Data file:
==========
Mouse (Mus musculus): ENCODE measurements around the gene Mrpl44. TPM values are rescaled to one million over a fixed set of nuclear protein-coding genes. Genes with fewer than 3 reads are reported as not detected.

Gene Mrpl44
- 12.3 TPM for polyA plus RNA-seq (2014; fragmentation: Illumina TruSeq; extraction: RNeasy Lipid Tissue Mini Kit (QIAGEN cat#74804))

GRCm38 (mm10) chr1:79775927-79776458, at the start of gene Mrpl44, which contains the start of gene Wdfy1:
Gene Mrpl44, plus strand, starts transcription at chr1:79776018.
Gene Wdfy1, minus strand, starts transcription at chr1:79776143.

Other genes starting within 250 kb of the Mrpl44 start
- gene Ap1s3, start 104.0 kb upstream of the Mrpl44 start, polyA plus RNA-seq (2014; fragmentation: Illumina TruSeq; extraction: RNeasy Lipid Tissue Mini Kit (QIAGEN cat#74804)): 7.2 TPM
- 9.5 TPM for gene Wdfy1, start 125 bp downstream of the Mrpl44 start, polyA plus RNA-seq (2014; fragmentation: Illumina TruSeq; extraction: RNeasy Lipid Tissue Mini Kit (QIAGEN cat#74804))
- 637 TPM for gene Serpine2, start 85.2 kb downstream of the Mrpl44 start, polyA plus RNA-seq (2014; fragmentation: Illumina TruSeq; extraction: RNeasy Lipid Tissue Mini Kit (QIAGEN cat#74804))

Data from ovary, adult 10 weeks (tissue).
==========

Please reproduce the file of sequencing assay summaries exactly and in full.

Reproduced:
Mouse (Mus musculus): ENCODE measurements around the gene Mrpl44. TPM values are rescaled to one million over a fixed set of nuclear protein-coding genes. Genes with fewer than 3 reads are reported as not detected.

Gene Mrpl44
- 12.3 TPM for polyA plus RNA-seq (2014; fragmentation: Illumina TruSeq; extraction: RNeasy Lipid Tissue Mini Kit (QIAGEN cat#74804))

GRCm38 (mm10) chr1:79775927-79776458, at the start of gene Mrpl44, which contains the start of gene Wdfy1:
Gene Mrpl44, plus strand, starts transcription at chr1:79776018.
Gene Wdfy1, minus strand, starts transcription at chr1:79776143.

Other genes starting within 250 kb of the Mrpl44 start
- gene Ap1s3, start 104.0 kb upstream of the Mrpl44 start, polyA plus RNA-seq (2014; fragmentation: Illumina TruSeq; extraction: RNeasy Lipid Tissue Mini Kit (QIAGEN cat#74804)): 7.2 TPM
- 9.5 TPM for gene Wdfy1, start 125 bp downstream of the Mrpl44 start, polyA plus RNA-seq (2014; fragmentation: Illumina TruSeq; extraction: RNeasy Lipid Tissue Mini Kit (QIAGEN cat#74804))
- 637 TPM for gene Serpine2, start 85.2 kb downstream of the Mrpl44 start, polyA plus RNA-seq (2014; fragmentation: Illumina TruSeq; extraction: RNeasy Lipid Tissue Mini Kit (QIAGEN cat#74804))

Data from ovary, adult 10 weeks (tissue).